Louisiana French

This kind of French is interesting just because of the varieties that influenced it but also because of the misconception about Acadien French forming the basis of LA French. LA French already existed before the Acadiens were deported or transported to Louisiana, Acadien French is distinct from LA French. LA French has tons of features that make it unique such as its pronoun system, in the plural forms, it tends to use “eutres” after the object form “eux/vous”, and LAF almost exclusively uses “on” for the first person plural form. Other varieties of French also use “on” a great deal, but LA French tends to only use “nous” in formal instances. Louisiana and East TX’s French had probably three different “r”s in existence, the typical American “r”, the rolled “r” (alveolar flap/trill), and in some places, even the uvular fricative used in International French. Louisiana also has a good portion of vocabulary that is unique to it such as “asteur”, “charrer” or the famous saying “laissez les bons temps rouler!” Louisiana French had two main varieties, the formal register known as Plantation Society French, and the everyday register, which is synonymous with Cajun French. Louisiana French is believed to have been very close to Missouri or Paw Paw French, which is a moribund variety. The variety started dying out after the 50s, since it was believed that if families raised their children solely in English that they’d have a more successful life in the US, this lead to a sharp decline and there are very few young native speakers. A combination of different factors like legislation banning the French language in Louisiana, the growth of jobs in the English-only oil industry, and corporal punishment for children speaking the language. CODOFIL was formed in 1969 with the purpose of revitalizing the language and encouraging its use, but how successful the language has been in making a comeback is up for debate. The two varieties of French are known to be mutually intelligible to a large extent.

New show! La Esquina

Here at LangShack we have a new weekly podcast show. This will be released every Saturday! Filmed in the morning and released in the evening. In the future when the show gets a bigger following, we want to go live every weekend and have a live discussion with our followers and subscribers! Spread the world and check out La Esquina! First episode featured below!

Papiamento: Aruba’s language

Aruba is truly a fascinating place. It is a polyglots paradise. Learning four languages is required for every resident who goes to school: Dutch, Papiamento, Spanish and English. However when you speak Papiamento and they know you’re a tourist, then they may think you’re attempting to speak Spanish and the way to clear up the language you intend to use if it’s Papiamento is to just straight up ask “Bo ta papia Papiamento?”. This works every time. It is a mixture of 5-7 different languages, mainly Portuguese and Spanish but also a lot of Dutch and English, with elements of French, and a sprinkle of African languages.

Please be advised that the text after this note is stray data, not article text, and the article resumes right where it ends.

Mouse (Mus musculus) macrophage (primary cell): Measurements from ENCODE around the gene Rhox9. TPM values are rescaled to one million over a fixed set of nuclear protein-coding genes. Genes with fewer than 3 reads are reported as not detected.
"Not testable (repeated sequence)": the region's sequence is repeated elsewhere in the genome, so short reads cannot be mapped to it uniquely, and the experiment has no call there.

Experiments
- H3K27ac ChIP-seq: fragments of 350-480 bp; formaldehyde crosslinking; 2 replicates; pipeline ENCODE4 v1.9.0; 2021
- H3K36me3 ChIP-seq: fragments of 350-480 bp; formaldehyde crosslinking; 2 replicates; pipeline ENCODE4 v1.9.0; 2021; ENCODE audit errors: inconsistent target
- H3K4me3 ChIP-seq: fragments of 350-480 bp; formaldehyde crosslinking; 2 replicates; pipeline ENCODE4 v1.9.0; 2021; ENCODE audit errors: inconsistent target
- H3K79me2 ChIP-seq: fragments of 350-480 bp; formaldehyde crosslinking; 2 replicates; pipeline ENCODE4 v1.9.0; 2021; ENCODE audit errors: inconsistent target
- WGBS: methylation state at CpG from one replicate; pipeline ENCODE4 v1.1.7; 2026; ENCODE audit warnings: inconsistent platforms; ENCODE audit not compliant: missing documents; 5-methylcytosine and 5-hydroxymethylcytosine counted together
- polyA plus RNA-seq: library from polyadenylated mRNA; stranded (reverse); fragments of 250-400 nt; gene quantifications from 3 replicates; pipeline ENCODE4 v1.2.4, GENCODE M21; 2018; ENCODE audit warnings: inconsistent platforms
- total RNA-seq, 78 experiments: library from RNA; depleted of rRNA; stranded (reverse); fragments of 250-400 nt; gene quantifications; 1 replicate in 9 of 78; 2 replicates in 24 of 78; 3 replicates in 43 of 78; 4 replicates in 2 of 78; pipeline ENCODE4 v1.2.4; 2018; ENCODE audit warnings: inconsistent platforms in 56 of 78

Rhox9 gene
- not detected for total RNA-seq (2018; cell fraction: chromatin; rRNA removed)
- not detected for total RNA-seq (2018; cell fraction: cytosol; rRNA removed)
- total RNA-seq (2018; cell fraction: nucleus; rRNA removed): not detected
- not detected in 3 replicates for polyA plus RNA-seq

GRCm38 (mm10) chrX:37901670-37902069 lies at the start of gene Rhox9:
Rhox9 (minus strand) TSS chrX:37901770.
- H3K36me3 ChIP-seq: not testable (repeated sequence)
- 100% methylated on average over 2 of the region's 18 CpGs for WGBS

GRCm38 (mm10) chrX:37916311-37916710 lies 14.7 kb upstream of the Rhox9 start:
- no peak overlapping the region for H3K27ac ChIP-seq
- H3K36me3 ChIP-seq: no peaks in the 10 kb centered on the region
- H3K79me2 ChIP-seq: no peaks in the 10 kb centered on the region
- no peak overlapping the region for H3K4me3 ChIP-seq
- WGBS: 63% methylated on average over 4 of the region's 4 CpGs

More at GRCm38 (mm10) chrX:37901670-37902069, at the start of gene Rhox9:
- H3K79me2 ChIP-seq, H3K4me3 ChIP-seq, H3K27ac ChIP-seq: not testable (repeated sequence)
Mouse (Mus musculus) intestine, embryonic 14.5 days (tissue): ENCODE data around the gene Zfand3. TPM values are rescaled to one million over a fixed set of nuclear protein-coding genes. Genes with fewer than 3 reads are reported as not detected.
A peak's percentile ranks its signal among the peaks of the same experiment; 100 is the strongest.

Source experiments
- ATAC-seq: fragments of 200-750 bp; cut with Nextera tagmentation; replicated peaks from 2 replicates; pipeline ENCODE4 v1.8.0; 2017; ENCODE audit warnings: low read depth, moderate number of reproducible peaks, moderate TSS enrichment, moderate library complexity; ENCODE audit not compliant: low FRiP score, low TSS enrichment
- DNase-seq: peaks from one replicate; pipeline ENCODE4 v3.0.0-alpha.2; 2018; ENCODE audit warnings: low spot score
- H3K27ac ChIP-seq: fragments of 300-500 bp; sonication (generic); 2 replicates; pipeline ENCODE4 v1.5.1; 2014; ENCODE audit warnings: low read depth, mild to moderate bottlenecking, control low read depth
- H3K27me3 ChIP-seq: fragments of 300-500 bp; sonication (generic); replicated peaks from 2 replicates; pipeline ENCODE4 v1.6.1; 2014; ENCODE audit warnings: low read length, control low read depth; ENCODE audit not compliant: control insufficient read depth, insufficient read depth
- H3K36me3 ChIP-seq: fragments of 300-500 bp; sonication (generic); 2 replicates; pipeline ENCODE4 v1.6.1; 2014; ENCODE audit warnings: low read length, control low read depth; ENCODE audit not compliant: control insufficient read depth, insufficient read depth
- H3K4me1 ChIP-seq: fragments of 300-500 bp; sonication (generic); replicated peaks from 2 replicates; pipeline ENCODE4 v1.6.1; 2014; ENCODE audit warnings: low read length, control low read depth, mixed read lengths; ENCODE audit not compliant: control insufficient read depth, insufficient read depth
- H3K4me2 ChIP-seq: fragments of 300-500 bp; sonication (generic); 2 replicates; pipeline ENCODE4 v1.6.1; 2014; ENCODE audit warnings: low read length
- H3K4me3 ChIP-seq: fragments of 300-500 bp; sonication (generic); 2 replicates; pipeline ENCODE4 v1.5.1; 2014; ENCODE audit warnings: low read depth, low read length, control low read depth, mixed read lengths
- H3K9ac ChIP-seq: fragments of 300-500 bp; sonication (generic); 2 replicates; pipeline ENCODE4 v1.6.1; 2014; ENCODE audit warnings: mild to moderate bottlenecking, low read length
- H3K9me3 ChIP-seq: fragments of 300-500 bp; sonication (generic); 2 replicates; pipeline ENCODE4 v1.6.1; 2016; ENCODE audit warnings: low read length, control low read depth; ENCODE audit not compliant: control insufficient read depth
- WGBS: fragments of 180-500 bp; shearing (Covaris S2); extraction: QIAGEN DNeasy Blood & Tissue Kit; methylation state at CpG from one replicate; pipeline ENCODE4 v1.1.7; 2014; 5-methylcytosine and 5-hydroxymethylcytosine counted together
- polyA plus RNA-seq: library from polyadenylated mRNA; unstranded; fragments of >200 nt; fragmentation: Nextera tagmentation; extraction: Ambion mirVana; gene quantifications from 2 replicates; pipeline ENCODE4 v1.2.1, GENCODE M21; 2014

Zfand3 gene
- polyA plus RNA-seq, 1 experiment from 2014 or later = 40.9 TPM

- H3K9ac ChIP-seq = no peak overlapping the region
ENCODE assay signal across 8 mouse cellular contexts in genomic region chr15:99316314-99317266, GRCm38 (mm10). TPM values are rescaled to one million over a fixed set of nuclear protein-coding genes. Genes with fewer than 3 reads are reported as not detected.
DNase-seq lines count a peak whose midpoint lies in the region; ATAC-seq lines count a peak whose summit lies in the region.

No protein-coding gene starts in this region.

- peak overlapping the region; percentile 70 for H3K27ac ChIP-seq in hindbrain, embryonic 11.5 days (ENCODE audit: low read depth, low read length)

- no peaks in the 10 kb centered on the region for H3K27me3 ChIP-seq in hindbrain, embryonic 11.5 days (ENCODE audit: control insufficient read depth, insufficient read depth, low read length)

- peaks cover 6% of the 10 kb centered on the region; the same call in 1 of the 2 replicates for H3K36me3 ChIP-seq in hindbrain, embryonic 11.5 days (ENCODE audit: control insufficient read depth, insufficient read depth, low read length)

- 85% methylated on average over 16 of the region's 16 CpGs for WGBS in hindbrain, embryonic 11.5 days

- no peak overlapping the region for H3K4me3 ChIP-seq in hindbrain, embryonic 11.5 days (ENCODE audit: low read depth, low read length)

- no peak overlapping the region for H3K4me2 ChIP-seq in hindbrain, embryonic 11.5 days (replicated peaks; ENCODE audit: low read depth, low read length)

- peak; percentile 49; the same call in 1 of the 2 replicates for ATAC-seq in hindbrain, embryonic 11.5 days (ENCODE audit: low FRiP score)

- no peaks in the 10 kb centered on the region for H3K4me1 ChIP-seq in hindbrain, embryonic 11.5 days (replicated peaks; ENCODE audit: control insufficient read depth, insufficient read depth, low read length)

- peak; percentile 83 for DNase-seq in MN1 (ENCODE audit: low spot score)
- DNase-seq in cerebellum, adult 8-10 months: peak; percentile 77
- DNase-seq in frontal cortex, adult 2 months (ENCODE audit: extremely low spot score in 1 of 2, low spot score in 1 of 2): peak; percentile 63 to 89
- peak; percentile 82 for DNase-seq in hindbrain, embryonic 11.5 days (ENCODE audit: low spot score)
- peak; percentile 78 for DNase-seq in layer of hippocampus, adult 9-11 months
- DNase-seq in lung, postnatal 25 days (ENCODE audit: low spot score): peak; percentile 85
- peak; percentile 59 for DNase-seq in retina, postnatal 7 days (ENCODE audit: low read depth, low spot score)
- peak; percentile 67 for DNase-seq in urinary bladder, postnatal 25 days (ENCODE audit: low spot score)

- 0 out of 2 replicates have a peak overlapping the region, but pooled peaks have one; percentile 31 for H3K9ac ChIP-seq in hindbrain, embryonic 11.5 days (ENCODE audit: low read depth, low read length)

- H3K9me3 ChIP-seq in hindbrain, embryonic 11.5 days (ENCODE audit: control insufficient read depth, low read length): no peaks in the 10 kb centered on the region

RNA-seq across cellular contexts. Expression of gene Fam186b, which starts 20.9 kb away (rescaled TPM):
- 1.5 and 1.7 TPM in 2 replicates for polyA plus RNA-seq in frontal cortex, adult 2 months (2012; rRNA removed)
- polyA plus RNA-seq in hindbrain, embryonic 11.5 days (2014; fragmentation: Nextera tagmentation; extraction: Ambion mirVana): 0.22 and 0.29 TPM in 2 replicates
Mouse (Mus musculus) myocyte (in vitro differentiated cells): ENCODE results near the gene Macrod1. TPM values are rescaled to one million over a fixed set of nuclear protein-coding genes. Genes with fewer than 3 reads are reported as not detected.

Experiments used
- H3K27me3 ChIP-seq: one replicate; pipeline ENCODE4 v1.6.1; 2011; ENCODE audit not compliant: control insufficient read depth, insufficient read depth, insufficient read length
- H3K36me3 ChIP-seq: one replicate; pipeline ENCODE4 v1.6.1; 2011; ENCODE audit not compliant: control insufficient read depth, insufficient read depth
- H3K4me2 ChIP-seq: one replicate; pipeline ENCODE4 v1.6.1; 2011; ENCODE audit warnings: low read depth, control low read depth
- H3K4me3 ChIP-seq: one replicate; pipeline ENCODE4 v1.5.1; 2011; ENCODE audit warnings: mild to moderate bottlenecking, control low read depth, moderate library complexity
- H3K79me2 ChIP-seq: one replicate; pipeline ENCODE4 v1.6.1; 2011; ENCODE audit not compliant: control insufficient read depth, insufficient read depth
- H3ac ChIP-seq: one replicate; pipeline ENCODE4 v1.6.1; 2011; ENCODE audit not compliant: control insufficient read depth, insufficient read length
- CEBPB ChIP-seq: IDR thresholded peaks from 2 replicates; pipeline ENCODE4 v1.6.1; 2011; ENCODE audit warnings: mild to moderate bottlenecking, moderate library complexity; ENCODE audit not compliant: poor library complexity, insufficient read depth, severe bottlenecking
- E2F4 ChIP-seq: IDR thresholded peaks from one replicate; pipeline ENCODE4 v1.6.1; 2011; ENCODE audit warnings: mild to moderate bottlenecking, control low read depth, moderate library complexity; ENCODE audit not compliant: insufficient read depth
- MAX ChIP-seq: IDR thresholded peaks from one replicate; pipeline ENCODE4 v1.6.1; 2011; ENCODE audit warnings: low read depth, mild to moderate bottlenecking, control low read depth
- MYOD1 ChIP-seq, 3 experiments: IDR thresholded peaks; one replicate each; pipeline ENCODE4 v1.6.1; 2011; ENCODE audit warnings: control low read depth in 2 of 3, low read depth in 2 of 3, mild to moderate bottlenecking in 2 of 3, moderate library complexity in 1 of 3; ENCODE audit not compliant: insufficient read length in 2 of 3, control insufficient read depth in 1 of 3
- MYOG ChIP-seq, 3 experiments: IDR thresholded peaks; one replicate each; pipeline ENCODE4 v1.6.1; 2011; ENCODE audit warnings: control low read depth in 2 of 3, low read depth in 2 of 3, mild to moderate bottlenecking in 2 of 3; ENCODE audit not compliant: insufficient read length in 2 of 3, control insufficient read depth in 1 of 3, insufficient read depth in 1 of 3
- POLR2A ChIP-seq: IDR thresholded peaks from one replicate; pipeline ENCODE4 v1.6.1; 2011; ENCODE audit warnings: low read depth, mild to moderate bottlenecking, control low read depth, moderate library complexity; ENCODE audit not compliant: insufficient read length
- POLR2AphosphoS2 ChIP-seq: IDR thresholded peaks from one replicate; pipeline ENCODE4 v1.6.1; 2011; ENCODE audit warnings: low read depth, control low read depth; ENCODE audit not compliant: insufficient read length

My wife has been speaking Spanish to everyone in the language she’s more comfortable with, and they respond comfortably in Spanish. I try whenever possible to use Papiamento. They use English with me by default unless they’re a native Spanish speaker and have been speaking with my wife in Spanish in which I’ll just join the conversation in that language. They’ll often switch back to English with me and continue with her in Spanish. It is truly amazing how Arubans can switch between the four languages.

A lang a day: Guaraní

Mba’eichapa nde ka’aru!

The Guaraní language forms part of the Tupi-Guaraní language group in South America. It is co-official with Spanish in Paraguay and has always been a part of its history.

This is the first section of the UN human rights translated to Guaraní:

Mayma yvypóra ou ko yvy ári iñapyty’yre ha eteĩcha tecoruvicharendá ha acatúape jeguerekópe; ha ikatu rupi oikuaa ñetéva ha añete’yva, iporãva ha ivaíva, tekotevẽ pehenguéicha oiko oñondivekuéra.

Papiamento studies

I’ve been thinking about how the podcast should be done and how the course material should be presented. Studies are going strong so far personally speaking, and I want to update any learners by making PDFs of all I’ve learned so far. In a lesson, I want to have corresponding audio practice, a general podcast to go over the material in the module, and a flashcard with writing practice video for those who want more, guided practice. Be on the lookout for the first podcast and PDF as I rush to update to where I’ve left off *laughing face*

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